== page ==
Winners of the Shikoku qualifying round were crowned with circlets of tweedia and other Kochi-grown blossoms.

Japan’s Secret Kingdom of Flowers:
From Kochi to the World― 3

Photography by Hoshito Omija

Situated on the south coast of Shikoku, the smallest of Japan’s main islands, Kochi prefecture is becoming known throughout the world as a producer of top-quality flowers. Read on to learn how flowers, long a prominent part of Japanese culture, are putting Kochi’s name on the map.

[Continued from Part 2]


Reaching out to the next generation

The Nationwide High School Hanaike Battle gives entrants in this ikebana competition only 5 minutes to complete their arrangements. Contestants are the picture of concentration as they work quickly to arrange large branches, bamboo, and colorful blossoms into well-balanced compositions suited to the vase or dish they have been assigned. By the end of the allotted time, they have created innovative works that are often taller than themselves. The competition demands improvisation; it also does not follow the prescriptions of any particular school of ikebana.

Team members work quickly, all the while keeping one eye on their rivals.

The Shikoku qualifying round for the contest took place in mid-November 2020 in the city of Kochi, the capital of cut-flower mecca Kochi prefecture. Held for the first time in Kochi, this round attracted 44 contestants paired in two-person teams. The venue was stocked with Easter lilies, lisianthuses, and other cut flowers provided by local growers.

Local flower producers and Japan Agricultural Cooperatives Kochi provided nearly 90 types of arrangement materials, stacked by the side of the stage. Contestants chose from this assortment as they liked.

Three teams worked simultaneously on their arrangements in the qualifying round, with two teams competing at the same time in the semifinals and finals. They were judged on such elements as composition, teamwork, and comportment. At the end of the qualifying, semifinal, and final rounds, only one team went on to the national competition.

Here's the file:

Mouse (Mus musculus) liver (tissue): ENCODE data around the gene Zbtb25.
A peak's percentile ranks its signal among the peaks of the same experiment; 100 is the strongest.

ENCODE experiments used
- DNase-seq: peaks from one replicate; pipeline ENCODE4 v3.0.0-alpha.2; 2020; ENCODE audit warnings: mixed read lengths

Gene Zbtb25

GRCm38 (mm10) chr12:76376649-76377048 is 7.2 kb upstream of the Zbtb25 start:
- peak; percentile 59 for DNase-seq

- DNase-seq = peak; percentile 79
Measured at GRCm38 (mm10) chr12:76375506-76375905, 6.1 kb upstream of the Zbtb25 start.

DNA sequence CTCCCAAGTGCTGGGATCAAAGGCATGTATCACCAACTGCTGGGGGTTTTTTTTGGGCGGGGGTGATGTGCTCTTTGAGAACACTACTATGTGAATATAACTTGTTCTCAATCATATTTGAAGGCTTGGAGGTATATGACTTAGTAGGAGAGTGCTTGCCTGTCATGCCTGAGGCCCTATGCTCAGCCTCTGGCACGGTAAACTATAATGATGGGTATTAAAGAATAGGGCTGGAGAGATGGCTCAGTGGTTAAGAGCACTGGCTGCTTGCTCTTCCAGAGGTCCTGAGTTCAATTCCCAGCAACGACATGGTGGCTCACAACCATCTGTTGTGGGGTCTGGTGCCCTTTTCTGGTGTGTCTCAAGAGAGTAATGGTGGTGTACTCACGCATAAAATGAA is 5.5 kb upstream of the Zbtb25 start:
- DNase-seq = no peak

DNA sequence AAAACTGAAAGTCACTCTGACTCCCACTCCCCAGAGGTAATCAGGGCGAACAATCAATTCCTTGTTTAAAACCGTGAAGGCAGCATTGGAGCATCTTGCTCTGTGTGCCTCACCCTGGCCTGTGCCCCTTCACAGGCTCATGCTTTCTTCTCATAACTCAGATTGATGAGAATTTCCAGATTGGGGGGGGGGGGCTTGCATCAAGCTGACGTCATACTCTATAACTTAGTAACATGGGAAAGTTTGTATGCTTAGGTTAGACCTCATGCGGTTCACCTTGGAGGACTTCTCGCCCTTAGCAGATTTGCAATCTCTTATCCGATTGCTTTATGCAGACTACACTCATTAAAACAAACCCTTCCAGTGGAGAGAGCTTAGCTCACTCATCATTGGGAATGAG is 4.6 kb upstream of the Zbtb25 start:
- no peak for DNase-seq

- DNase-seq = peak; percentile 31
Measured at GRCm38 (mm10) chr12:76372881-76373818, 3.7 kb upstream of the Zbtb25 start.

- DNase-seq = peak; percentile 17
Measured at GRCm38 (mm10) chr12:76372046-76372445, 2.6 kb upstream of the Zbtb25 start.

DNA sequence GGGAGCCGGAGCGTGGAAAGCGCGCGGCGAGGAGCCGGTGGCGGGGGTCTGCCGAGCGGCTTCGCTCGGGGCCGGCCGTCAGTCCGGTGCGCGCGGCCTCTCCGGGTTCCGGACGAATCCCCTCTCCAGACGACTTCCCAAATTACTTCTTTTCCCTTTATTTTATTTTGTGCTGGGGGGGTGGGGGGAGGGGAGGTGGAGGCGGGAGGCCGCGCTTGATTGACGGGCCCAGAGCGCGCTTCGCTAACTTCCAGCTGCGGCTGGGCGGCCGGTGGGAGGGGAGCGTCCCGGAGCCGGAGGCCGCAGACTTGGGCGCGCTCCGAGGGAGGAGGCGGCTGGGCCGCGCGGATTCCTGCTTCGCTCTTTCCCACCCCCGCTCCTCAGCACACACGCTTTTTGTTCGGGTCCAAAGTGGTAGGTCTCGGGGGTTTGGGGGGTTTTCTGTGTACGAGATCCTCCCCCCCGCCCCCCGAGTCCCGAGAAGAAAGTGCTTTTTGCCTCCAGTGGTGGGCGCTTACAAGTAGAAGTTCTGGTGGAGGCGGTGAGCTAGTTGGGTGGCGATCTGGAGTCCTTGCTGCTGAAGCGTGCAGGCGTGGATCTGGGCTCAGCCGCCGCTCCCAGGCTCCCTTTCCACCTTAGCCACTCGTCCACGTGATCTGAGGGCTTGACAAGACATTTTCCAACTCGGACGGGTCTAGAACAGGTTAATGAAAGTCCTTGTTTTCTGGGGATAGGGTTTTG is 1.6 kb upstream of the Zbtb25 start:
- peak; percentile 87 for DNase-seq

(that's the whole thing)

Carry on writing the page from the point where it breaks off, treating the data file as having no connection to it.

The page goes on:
Contestants make imaginative use of driftwood and other materials in their arrangements.

Contestants raced against the clock while jaunty background music and the emcee’s play-by-play account of the action added to the feverish mood, just like a sports meet. In the words of Yuichiro Hinata, head of competition organizer Hanaike Japan Project, the event aims to promote contemporary, creative ways of arranging flowers that defy the perception of ikebana as a stodgy, strict tradition.

The two works on the left were the competition winners and the two on the right, by Kochi students, were the runners-up.

Many of the Kochi entrants were relatively new to flower arranging, and a few wore anxious expressions as they worked. Yet two Kochi girls who had only started ikebana six months earlier made it to the finals, despite the stiff competition from other Shikoku prefectures. Their arrangements, composed around locally grown gloriosas and dahlias, seemed to exude a quiet pride. Smiling happily, the girls said that while they had not given flowers much thought before, they were enthralled by ikebana now and hoped to somehow incorporate flowers into their lives from now on. Their future as practitioners of ikebana would seem bright indeed.

This dynamic work featuring two large stalks of bamboo earned the top score in the final round.

The Shikoku qualifying round was held in the plaza in front of Kochi Station. At the center is competition organizer and emcee Yuichiro Hinata, waving to the crowd.


Flowers of Kochi

Introducing some of the prefecture’s best-known varieties of cut flowers.

The uniquely azure-hued tweedia is grown in Kochi year-round in greenhouses in the village of Geisei, which lies between the Pacific Ocean to the south and a mountain range to the north. The most common variety, Pure Blue, has roundish pale-blue petals that make it popular in bouquets of bridal flowers. Producers are currently developing new pink and red varieties.

Kochi is Japan’s top producer of gloriosa, known for its distinctive shape and fiery colors. Southern Wind, pictured here, was developed through years of effort to produce a brilliant red color and thick, sturdy stems. Exported as a premium product, Kochi’s gloriosas are popular abroad. They are grown in greenhouses and available year-round.

Colors, shapes, and sizes vary. Dahlias used to be highly perishable and difficult to keep at home, but more durable varieties have been developed lately. Harvesting occurs between October and June.

Colors and shapes vary. Lisianthus thrives in the warm, sunny winters of Kochi’s coastal plain, but also grows well in cooler mountainous areas during the summer, so it is available year-round.

Easter lily
Cultivation of the Easter lily, a pure-white trumpet-shaped bloom, began in Kochi in the 1930s. It can be harvested year-round except in August.

Blooming in round clusters of small blossoms, epidendrum comes in such shades as orange, red, yellow, and pink. Most varieties in Kochi are available between November and May.


For more information on Kochi, visit

For inquiries about Kochi’s flowers, email


This article is an excerpt from Kateigaho International Japan Edition 2021 Spring/Summer.



2021 Spring / Summer

Inside Japan’s West